CORRECTION: while word on the streets Friday, January 13 included that WPT would be present in the Riggins meeting below, it has been confirmed now that there was no WPT representation at the meeting. Rather, the intent of the meeting was purported to be a brainstorming session on recreational activities that should be noted for deed restriction in lands identified as Alternative F in the Lochsa Land Exchange Supplement DEIS.
Word on the streets for FRIDAY THE 13th of January, 2012:
Vicky Lowe of Riggins Idaho has been invited to a meeting today at 1pm at her office
Community citizens met with real estate agent Vicky Lowe at her Riggins office on behalf of Idaho County Commissioners request to work out details concerning Lochsa Land Exchange deed restrictions – listing recreational activities that would apply to whatever property might end up in the hands of Western Pacific Timber if parcels identified as Alternative F were chosen in the Lochsa Land Exchange.
This is counter to our mission of which Stop the Swap – Not One Acre is focused.
We the people will not contribute to any effort that accepts the premise that this Lochsa Land Exchange is inevitable.
POINTS PRESENTED TO Idaho County COMMISSIONERS BY THE TASK FORCE
The Land Trust Standards and Practices, developed by the Land Trust Alliance, outline the basic elements that the Alliance believes are essential for the responsible operation of a land trust - a land trust that operates legally, ethically, and in the public interest and that conducts a sound program of land transactions and stewardship.
- It takes thought, planning, money, and time to develop an effective stewardship program. Carrying out easement stewardship activities in perpetuity is a significant financial commitment.
- A conservation easement, no matter how expertly crafted, cannot alone protect important land or historic resources - only the easement holder’s excellent stewardship can. Acquiring an easement is just the beginning of the protection effort. Your ongoing commitment to monitor, defend, and enforce the easement is what ensures protection in perpetuity.
- Good working partnerships are vital to help protect the property.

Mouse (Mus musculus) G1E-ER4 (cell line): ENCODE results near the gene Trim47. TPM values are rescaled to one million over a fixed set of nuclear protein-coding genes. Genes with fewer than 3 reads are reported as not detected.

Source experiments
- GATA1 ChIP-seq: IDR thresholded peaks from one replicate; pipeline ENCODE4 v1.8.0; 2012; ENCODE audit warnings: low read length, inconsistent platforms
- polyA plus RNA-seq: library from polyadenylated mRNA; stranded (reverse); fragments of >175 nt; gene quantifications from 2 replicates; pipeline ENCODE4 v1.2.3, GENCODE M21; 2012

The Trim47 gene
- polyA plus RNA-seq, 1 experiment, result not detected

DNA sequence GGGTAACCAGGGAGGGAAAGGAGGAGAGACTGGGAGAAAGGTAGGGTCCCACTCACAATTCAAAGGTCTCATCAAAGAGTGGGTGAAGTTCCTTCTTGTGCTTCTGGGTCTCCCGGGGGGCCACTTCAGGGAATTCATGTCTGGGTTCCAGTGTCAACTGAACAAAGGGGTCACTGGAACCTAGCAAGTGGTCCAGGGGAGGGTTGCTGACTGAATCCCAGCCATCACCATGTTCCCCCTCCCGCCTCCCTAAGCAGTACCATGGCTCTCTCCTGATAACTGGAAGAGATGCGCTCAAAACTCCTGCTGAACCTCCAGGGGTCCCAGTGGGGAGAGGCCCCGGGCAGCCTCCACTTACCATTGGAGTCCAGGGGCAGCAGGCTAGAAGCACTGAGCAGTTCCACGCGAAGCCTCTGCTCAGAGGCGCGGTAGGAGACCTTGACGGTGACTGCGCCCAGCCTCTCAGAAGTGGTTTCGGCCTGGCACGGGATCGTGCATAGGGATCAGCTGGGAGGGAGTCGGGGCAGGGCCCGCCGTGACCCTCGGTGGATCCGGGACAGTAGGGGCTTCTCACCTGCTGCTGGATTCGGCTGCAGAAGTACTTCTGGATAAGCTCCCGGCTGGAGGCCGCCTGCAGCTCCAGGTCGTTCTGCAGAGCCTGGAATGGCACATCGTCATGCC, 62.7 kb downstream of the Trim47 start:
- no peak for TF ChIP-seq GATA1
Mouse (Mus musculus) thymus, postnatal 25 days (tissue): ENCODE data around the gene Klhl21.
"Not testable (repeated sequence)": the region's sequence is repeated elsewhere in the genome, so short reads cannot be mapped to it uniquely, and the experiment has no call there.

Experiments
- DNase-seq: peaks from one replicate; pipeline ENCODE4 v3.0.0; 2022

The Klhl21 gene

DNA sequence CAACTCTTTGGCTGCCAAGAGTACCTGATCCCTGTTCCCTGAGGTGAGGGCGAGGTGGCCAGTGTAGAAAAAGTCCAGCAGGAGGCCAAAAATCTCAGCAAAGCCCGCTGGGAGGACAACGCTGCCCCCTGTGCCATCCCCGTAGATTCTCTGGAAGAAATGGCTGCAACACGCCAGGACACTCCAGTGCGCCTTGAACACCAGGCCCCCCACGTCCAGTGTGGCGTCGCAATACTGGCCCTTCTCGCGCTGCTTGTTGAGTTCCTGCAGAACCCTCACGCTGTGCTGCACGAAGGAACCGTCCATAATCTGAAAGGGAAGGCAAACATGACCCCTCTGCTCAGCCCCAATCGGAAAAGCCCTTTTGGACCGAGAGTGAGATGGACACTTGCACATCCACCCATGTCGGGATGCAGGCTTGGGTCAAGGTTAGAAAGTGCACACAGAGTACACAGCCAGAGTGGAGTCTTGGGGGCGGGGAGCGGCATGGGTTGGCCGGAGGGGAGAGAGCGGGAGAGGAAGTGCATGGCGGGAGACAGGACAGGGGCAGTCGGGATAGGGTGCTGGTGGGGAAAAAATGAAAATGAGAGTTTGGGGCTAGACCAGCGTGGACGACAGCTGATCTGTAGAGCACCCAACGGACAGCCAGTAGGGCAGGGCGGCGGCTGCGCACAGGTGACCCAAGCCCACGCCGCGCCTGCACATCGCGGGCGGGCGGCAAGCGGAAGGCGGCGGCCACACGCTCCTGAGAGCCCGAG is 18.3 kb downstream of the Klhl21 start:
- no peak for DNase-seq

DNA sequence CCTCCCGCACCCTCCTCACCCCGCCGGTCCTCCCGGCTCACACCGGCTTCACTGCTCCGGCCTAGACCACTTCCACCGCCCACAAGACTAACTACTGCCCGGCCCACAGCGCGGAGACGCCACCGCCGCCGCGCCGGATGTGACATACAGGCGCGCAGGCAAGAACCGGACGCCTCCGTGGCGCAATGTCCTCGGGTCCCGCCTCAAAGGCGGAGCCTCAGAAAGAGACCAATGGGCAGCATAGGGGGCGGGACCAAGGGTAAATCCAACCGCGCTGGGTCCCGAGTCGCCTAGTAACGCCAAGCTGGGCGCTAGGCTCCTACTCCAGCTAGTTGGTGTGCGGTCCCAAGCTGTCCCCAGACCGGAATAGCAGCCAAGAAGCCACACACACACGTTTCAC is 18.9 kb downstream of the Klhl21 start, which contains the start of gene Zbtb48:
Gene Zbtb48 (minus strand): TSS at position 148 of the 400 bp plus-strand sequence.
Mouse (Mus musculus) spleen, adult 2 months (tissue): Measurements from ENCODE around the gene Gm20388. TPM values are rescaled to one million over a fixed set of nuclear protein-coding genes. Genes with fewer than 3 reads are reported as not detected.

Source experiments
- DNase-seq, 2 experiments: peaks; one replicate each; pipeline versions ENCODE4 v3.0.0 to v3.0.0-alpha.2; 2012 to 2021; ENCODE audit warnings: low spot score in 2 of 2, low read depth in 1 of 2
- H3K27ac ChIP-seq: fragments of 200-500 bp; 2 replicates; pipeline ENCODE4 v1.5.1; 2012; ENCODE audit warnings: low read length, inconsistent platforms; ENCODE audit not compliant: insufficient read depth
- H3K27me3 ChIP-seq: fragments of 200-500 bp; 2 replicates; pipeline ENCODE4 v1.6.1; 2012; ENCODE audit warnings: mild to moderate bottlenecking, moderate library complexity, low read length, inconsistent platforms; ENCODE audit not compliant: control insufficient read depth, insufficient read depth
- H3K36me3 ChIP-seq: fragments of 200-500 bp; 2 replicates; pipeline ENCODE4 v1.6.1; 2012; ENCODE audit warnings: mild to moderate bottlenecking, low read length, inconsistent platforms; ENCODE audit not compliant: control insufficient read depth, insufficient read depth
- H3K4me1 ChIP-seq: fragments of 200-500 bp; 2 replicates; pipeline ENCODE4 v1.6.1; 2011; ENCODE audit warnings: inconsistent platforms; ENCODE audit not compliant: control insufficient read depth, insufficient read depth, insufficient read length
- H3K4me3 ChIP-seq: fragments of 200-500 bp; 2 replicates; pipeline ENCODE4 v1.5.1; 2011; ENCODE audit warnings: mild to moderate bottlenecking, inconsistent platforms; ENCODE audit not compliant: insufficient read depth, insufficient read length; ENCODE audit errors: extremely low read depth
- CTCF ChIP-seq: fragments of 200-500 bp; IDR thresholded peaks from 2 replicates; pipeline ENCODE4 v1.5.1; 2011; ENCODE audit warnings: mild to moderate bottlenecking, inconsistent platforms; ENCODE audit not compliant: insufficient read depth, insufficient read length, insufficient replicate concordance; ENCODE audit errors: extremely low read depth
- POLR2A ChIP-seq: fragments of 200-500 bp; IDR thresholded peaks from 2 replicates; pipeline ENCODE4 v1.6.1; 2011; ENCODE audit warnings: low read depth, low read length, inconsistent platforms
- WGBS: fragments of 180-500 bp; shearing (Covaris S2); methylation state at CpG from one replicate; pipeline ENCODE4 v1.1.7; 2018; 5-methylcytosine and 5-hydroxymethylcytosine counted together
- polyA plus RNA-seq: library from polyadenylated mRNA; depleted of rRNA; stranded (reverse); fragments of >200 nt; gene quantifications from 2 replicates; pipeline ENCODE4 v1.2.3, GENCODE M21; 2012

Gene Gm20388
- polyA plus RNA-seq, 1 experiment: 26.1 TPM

- You must have the funds to monitor and enforce the easement, in court if necessary.
- Only a willingness to act against violations, including legal action if necessary, can assure that resources are protected – or restored when damaged.
- Stewardship is an ethical and legal responsibility.
- Monitoring and record keeping requires time and money. Dealing with violations – and especially going to court – requires even greater resources.
- Consider whether size, distance, or remoteness of the property will make monitoring impractical.
- Read the conservation easement as if you were the lawyer representing the next landowner, who is hostile to the easement, and who instructs the lawyer, “Read this and tell me what I can get away with.”
- One public official with many years of experience warns: To enforce an easement, ambiguity must be eliminated to the maximum extent possible. I’ve had 20 years experience with easements, and I am firmly convinced that the human animal is never more creative than when it is to his economic advantage to try to get around the terms of an easement.
- Draft with the hostile property owner in mind.
- Most easement violations are caused not by the original grantor, but by subsequent owners. These industrial private lands or commercial timber properties change hands on a fairly regular basis.
- Going to court is costly in time and money and a loss could set an unfavorable precedent that might affect easements in general. Get a careful analysis by an experienced trial lawyer. Because each case may have the potential to set precedence for future resolution of easement issues-perhaps for every easement, nationwide.
- Just as stewardship funds are the most difficult for private groups to fundraise for, they are among the least popular items in government budgets, and among the quickest to be cut in lean times.
· Tim Blixeth, it seems foolhardy to enter into any conservation easement where he is involved! He has the funds to challenge and take any conservation easement to court and keep it there – possibly bleeding the easement holder to death with legal expenses